Hi Hi Puffy AmiYumi: Kaznapped!
starts off just after the Puffy AmiYumi band has finished a mega world tour. But when their biggest fan, Harmony, comes in and wants the musical duo to take her on another world tour, they refuse. Harmony then says something to the effect of going on a world tour of her own, steals all of the band's instruments, their manager and then runs off.
So now you have to control Ami and Yumi through a series of classic platformer-like levels scattered across the world looking for your instruments and (apparently) amplifiers.
There are just a few parts of this game that left me wondering. Unfortunately, these were major story parts and left huge holes in the overall setup of the game. For instance, Ami and Yumi use their microphone and guitar (respectively) as weapons. Yet when Harmony steals "all" of their instruments, your characters still have these items. Granted, you can't go through most of the game without your major weapons, but instead of having the tutorial before the story starts, it could have been the two looking for their weapon/instruments so that you get all of the non-attack information like jumping and stuff out of the way, then you find the instruments, then you learn how to use them. Instead, there is a blatant plot hole right from the very start.
The other thing that bothered me is that as you run through a level, you may be able to find one of the lost instruments. Seeing as part of the focus of the game is to find the instruments, you would think that either you can't leave the level without the instrument, or finding the instrument ends the level. But this is not the case. Instead the lost instrument is just worth bonus points and you finish the level when you find and touch an amp box. I'm sorry, maybe I just missed the part where they said Harmony took all of their amps as well and that they are more important than the instruments. If the instruments are actually important, and you can't advance in the game without collecting them all, then I was actually able to do so (which I don't think I did), and this requirement wasn't conveyed very well in the game.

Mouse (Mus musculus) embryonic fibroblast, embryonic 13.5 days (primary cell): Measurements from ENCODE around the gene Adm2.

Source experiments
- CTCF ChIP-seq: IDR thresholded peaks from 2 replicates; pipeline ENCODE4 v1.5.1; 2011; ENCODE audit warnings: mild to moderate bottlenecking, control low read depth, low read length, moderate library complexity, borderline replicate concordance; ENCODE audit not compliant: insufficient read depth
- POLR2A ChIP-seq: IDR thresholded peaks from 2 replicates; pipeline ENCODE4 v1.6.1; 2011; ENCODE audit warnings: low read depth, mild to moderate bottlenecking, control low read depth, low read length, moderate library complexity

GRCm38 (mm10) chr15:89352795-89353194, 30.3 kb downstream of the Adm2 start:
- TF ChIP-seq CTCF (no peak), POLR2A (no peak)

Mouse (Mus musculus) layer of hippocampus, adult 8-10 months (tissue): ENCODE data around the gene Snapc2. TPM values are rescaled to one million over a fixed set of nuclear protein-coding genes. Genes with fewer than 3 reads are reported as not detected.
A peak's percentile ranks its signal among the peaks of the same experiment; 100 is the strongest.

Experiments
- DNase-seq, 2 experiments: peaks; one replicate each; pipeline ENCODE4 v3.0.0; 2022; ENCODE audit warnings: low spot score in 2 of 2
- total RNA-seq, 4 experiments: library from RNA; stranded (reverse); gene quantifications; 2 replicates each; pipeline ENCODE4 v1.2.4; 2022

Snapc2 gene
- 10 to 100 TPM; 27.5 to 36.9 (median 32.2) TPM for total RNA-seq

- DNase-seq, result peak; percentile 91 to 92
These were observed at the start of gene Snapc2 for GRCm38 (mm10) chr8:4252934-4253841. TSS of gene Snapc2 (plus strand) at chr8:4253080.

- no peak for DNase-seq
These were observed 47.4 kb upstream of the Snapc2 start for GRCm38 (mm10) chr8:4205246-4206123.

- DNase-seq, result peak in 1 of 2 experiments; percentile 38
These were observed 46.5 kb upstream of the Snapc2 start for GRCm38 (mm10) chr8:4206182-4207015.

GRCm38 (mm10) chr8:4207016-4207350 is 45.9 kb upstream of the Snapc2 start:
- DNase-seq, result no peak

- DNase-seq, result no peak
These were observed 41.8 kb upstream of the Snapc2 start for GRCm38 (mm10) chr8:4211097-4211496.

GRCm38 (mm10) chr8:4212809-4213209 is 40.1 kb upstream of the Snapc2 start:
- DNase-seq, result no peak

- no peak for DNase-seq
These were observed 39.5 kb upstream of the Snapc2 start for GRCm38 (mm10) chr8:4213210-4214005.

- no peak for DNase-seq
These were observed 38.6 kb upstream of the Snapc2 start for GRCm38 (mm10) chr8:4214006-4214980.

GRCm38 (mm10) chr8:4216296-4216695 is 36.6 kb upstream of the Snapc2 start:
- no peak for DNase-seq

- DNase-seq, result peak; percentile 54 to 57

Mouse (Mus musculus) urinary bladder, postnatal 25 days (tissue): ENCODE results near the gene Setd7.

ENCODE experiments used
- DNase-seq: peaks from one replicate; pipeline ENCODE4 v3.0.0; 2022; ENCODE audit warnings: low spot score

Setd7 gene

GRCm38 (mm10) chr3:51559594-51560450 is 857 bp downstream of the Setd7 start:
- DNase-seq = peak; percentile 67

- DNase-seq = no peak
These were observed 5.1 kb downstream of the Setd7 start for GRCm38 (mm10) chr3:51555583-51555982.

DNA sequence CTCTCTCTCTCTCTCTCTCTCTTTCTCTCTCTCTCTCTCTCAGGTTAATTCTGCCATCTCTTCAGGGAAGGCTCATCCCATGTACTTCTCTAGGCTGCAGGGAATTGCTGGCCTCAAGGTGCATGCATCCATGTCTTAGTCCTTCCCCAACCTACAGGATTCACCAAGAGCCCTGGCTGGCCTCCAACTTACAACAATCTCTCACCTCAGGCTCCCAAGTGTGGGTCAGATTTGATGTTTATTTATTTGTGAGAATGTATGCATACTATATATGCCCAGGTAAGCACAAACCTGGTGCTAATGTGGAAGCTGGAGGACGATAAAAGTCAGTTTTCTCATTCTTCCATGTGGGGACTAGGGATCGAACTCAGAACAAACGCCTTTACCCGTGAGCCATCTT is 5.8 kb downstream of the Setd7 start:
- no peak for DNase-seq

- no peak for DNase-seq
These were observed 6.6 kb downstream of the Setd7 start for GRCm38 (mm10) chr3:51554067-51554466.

But anyway... an interesting aspect about how most of the levels are arranged. They are typically fairly large and can allow you to move up and down onto many levels. You can work your way up buildings or Mayan pyramids or keep moving in a straight left-to-right direction. You don't have to try to explore the entire map, but if you do, you can nab more points. Really you can just run from one end to the other doing as little as possible only looking for the amplifier -- once you found it you could touch it and complete the level without having to perform any other tasks. This is an interesting free-roaming aspect for the game, and I guess comes in handy if you just want to plow through the levels without wanting to stop and smell the roses.
So, you're traveling from country to country looking for your instruments and lost manager. Along the way, you can switch between Ami and Yumi to use each of their abilities. For instance, Ami can perform a triple jump and then hover for a short distance by using her mic like a helicopter, while Yumi can use her guitar to smash or move obstacles. In each level, you will find both fan boys and evil robots. You don't want to hurt fan boys (in fact, you will actually lose points for hitting them), instead you need to perform your Power Chord Attack to wow and daze them so you can get by. Robots, on the other hand, are there for the beating.
There is also the occasional Tour Bus Mini-game level that seems to be thrown in there to break up the monotony. Here you will fly your tour bus (don't think about it too much) across the screen as you go from one world location to another. Along the way, you will have to shoot flying robots that are trying to attack you and at the end of the flight, there is some larger enemy that throws fireballs or something at you. These missions are short, fleeting and only slightly break up the hum-drum platformer feel.